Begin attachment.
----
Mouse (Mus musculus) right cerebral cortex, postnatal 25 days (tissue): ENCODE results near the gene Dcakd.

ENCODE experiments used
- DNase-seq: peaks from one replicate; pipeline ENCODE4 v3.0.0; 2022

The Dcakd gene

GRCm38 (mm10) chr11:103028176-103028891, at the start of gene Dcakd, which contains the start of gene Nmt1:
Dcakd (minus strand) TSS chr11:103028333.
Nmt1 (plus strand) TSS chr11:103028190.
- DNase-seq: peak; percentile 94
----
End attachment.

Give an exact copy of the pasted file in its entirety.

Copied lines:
Mouse (Mus musculus) right cerebral cortex, postnatal 25 days (tissue): ENCODE results near the gene Dcakd.

ENCODE experiments used
- DNase-seq: peaks from one replicate; pipeline ENCODE4 v3.0.0; 2022

The Dcakd gene

GRCm38 (mm10) chr11:103028176-103028891, at the start of gene Dcakd, which contains the start of gene Nmt1:
Dcakd (minus strand) TSS chr11:103028333.
Nmt1 (plus strand) TSS chr11:103028190.
- DNase-seq: peak; percentile 94